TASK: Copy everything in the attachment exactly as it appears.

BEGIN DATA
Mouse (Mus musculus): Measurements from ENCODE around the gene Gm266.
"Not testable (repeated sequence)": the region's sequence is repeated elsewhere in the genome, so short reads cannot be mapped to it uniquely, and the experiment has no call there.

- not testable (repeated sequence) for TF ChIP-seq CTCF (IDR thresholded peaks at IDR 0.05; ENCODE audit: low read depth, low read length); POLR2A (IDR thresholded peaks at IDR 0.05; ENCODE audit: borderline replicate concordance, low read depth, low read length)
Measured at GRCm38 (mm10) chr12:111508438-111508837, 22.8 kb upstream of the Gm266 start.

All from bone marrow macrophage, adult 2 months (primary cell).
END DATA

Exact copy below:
Mouse (Mus musculus): Measurements from ENCODE around the gene Gm266.
"Not testable (repeated sequence)": the region's sequence is repeated elsewhere in the genome, so short reads cannot be mapped to it uniquely, and the experiment has no call there.

- not testable (repeated sequence) for TF ChIP-seq CTCF (IDR thresholded peaks at IDR 0.05; ENCODE audit: low read depth, low read length); POLR2A (IDR thresholded peaks at IDR 0.05; ENCODE audit: borderline replicate concordance, low read depth, low read length)
Measured at GRCm38 (mm10) chr12:111508438-111508837, 22.8 kb upstream of the Gm266 start.

All from bone marrow macrophage, adult 2 months (primary cell).